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PwC on security awareness; good advice but with a hidden danger

PricewaterhouseCoopers LLP (PwC) has published a new report: Security awareness: Turning your people into your first line of defence. Our current strategy, says PwC,

has been very strongly biased to improving protection, reducing risks and mitigating issues by further investment in technology; solving what is perceived to be a technical issue with a technical solution.

But it clearly isn’t working since

Click the image to get the report...

PwC’s Security awareness: Turning your people into your first line of defence

financial losses due to cyber-crime continue to grow and despite major steps forward in technical defences such as anti-malware and authentication systems, credit card fraud and online fraud continue to increase and identity theft is an everyday occurrence.

So PwC starts to look elsewhere, and its eye falls on the user:

According to the Computer Security Institute’s Computer Crime and Security Survey as much as 25% of respondents said more than 60% of financial losses came from accidental breaches by insiders, not external hacks. The survey also identified that less than 1% of security budgets are allocated to awareness training.

This, then, is the solution:

What is required is a new approach in which an investment in understanding and influencing the behaviours of all those concerned is balanced against the continued investment in technology and processes…

…Your people are your first line of defence and with their full support, as part of a balanced programme of protective measures, you will be well placed to mitigate the information risks facing your organisation.

Well, you won’t get any argument here! See


This latter article adds an additional argument to PwC’s thesis:

It is not that security professionals cause break-ins, but there is little doubt in my mind that, by raising the bar, we are cultivating smarter, more sophisticated and more effective forms of attack. Much as the excessive and inappropriate use of antibiotics often results in more virulent drug-resistant microbes, so we are seeing the growth of highly-professional technically-brilliant attackers against systems that have been well protected against earlier malware.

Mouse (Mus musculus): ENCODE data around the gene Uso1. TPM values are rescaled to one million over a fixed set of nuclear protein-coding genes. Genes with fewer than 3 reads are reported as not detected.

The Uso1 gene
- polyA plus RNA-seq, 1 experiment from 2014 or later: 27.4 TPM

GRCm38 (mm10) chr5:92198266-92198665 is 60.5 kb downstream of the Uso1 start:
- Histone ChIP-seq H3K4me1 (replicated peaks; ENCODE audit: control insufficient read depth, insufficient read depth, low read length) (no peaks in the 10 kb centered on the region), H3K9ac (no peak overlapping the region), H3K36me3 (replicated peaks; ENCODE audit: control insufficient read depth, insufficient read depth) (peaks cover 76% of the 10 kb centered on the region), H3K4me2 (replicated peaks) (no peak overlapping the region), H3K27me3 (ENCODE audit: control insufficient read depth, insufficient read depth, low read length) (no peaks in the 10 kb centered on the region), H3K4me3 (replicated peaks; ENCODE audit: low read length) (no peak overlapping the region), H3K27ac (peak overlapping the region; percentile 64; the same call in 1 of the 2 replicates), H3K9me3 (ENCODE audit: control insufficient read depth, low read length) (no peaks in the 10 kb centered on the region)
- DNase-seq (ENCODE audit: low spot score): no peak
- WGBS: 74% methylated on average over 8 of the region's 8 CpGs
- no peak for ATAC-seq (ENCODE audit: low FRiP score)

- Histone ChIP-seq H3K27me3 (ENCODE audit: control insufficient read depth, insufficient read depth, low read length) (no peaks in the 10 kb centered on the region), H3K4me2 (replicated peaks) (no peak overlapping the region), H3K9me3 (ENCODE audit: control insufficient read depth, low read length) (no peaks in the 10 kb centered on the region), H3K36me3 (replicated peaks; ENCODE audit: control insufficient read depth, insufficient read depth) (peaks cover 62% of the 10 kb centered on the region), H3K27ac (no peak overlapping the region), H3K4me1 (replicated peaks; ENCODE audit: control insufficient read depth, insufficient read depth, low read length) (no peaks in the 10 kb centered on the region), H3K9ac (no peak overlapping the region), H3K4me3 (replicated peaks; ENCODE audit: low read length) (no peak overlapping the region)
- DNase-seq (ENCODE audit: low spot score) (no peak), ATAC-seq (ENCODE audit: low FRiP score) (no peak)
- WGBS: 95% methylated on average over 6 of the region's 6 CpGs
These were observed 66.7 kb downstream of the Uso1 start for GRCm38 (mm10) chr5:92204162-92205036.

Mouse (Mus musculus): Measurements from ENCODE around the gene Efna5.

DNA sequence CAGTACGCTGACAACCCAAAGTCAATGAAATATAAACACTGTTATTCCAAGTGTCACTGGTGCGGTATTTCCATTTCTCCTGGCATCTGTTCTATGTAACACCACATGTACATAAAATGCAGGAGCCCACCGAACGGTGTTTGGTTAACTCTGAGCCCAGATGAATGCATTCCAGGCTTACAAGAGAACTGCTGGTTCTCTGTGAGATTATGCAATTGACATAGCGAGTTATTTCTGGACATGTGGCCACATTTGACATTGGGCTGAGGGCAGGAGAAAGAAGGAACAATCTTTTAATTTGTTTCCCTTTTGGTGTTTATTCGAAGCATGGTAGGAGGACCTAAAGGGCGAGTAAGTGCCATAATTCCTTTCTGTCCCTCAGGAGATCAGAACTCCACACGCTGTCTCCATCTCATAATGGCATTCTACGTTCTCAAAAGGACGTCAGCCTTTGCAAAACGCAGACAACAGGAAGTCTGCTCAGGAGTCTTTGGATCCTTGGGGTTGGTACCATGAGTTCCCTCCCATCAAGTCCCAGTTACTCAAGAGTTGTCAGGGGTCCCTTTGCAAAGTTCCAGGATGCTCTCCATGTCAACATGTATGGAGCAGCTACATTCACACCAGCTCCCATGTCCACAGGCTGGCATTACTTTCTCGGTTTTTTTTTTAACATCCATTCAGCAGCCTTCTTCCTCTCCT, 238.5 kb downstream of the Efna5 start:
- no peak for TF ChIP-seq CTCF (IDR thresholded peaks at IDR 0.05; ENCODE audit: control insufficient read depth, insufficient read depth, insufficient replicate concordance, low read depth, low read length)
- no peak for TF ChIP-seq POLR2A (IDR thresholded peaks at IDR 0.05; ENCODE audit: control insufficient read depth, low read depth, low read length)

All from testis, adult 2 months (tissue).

C. Warren Axelrod

In other words, being reliant on technology for your security solutions is like chasing your own tail: you’ll just end up going faster and faster getting nowhere. Nevertheless, there is a hidden danger in PwC’s report. It is this: many security experts simply do not believe that it is possible to educate users sufficiently for them to behave securely. Consider this tweet from one of the world’s leading security researchers, Dancho Danchev:

Years ago, I was rock solid that the end user can become security-aware. Today, I think he has to be protected from himself.

But seriously. If you don’t believe that your users can regulate their own behaviour, what is left? You do it for them. You restrict them. You monitor them. You control them. You protect them from themselves.

You can justify this because they are your employees paid by you and working for your company. But just like the society that New Labour created all around us is a mirror of 1984, so this route will be 1984 writ small within your own organization. You may gain a little security but it will be at the cost of the staff sense of liberty and empowerment that leads to content, innovation, active involvement, happiness, and a low staff turnover. And it won’t really work; because you’ll be reverting to that very technological solution that hasn’t worked yet.

So the message you must take from the PwC report is exactly the one they suggest: empower your staff to behave securely; but never shackle them into it.

UPDATE (20 May 2015)
Edited to remove an image of Dancho Danchev at his request.

  1. Craig Lunnon
    June 21, 2010 at 6:29 pm

    Kevin makes some excellent points particularly around the thesis that employee’s have to be protected from themselves as this line of thinking leads organisations to a place where ‘distrust’ is the starting assumption; not a place many organisation would choose to go. I’m not arguing that education or awareness is foolproof. In fact part of our arguement is that a good proportion of awareness campaigns are flawed. What is required is a decent level of technical protection and an approach to awareness and education which is based not only on what people need to understand but more critically on how you want them to behave.


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